The Lehman Brothers' bankruptcy is not only an interesting story. We also learn lessons for our own financial planning strategy.
Watch where you put your money – not just into a Wall Street name, but also into a sound investment.
The collapse of Lehman Brothers, the 158-year-old investment bank, in 2008, might have been the turning point when the world markets really began to tumble. The end of the historic bank was recently chronicled by Vicky Ward in a best-selling book, The Devil's Casino: Friendship, Betrayal, and the High Stakes Games Played Inside Lehman Brothers, Wiley (March 2010). On my weekly radio show, I invited Ms. Ward to discuss her book.
Watch the video of this interview below.
Specifically, I asked Ms. Ward if there were any lessons that individual investors could derive from the famous bank’s scandalous fall. Ms. Ward said that after interviewing many people on the inside of Lehman Brothers, she realized that the culture of the firm was such that any dissenting opinions were quickly stifled. The men on top were convinced of their infallibility to the extent that they were unwilling to hear any other opinions. They ended up making big bets that ultimately failed and used cosmetic accounting to cover them. She noted that Warren Buffet rejected the opportunity to invest in Lehman Brothers because he said that the balance sheets didn’t make sense. Remember, Buffet is known for his mantra to only put money in investments that he understands.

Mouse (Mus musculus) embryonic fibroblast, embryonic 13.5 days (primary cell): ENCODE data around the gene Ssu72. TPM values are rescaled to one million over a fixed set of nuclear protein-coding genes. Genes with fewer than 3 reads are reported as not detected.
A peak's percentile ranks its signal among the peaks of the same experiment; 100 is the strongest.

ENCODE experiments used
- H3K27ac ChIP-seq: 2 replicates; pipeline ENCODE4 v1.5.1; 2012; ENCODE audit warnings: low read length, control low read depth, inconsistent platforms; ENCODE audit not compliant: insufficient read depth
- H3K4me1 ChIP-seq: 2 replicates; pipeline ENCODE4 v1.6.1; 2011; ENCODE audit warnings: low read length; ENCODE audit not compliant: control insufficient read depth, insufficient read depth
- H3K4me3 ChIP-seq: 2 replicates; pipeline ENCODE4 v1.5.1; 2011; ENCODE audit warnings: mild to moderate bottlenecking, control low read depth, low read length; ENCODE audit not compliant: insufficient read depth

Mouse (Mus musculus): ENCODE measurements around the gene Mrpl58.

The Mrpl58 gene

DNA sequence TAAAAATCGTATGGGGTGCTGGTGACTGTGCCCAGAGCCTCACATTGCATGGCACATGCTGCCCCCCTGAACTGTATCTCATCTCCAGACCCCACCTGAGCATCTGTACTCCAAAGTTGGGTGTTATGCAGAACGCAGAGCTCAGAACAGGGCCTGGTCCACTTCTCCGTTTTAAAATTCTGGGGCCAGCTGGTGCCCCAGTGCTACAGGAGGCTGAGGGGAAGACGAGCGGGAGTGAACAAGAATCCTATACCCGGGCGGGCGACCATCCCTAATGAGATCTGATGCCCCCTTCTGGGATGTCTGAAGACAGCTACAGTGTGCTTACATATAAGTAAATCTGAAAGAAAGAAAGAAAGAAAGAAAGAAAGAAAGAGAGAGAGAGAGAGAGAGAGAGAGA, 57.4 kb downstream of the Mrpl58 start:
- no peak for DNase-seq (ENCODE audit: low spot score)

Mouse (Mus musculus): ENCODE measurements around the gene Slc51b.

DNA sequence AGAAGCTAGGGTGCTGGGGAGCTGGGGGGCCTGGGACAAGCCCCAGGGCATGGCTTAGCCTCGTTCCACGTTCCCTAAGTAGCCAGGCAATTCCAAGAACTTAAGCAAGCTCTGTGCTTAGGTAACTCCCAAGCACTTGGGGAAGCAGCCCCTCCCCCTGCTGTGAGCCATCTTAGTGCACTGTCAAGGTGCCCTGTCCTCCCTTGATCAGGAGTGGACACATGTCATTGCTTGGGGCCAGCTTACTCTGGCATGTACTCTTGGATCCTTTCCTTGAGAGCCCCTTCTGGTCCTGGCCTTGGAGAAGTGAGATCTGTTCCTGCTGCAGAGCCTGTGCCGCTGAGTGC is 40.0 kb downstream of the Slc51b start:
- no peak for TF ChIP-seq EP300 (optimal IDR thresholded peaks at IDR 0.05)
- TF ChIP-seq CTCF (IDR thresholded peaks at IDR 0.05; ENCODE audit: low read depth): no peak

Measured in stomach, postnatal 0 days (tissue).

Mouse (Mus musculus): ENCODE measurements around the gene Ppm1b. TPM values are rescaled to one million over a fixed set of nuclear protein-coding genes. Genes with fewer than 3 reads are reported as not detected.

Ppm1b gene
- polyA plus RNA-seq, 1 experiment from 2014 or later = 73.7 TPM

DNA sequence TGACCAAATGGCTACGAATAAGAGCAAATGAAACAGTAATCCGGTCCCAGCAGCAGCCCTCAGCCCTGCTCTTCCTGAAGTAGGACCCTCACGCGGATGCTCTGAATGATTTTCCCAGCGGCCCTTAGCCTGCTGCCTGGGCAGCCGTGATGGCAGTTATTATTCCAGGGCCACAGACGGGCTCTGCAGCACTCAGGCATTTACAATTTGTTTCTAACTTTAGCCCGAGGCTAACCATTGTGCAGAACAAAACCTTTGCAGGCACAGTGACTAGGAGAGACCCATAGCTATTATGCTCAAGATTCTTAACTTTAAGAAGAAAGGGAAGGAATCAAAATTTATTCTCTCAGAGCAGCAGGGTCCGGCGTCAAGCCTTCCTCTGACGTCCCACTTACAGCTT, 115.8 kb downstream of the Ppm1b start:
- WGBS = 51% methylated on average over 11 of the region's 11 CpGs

Though individual investors may not take multi-billion stakes in massive Wall Street icons, they must make definitive decisions about where to place their money. Amongst the many lessons in this book, individuals should learn to invest in companies where the management culture is transparent and open to new ideas. After all, the world is changing and one of the biggest benefits of strong corporate leadership is the ongoing exchange of ideas that constantly improves a company’s vision. On top of that, investors should always understand the intricacies of their investments, or, at the very least, have a trustworthy investment advisor who can vet the ideas first.
Just because an institution has been around for a long time doesn’t make it invincible. Take home the lessons learned from Lehman Brothers and make sure you scrutinize and understand your own investments.
Disclaimer: This article is for educational purposes and is not a substitute for investment advice that takes into account each individual’s special position and needs. Past performance is no guarantee of future returns.